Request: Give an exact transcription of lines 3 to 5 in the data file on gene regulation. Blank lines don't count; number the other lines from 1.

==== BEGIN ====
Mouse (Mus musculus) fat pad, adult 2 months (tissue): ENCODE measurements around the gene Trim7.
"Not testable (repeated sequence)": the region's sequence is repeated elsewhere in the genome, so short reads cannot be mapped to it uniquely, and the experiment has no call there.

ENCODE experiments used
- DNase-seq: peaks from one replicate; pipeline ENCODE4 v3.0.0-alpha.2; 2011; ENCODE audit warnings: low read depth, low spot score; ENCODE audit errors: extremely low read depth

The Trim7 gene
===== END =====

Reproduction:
ENCODE experiments used
- DNase-seq: peaks from one replicate; pipeline ENCODE4 v3.0.0-alpha.2; 2011; ENCODE audit warnings: low read depth, low spot score; ENCODE audit errors: extremely low read depth

The Trim7 gene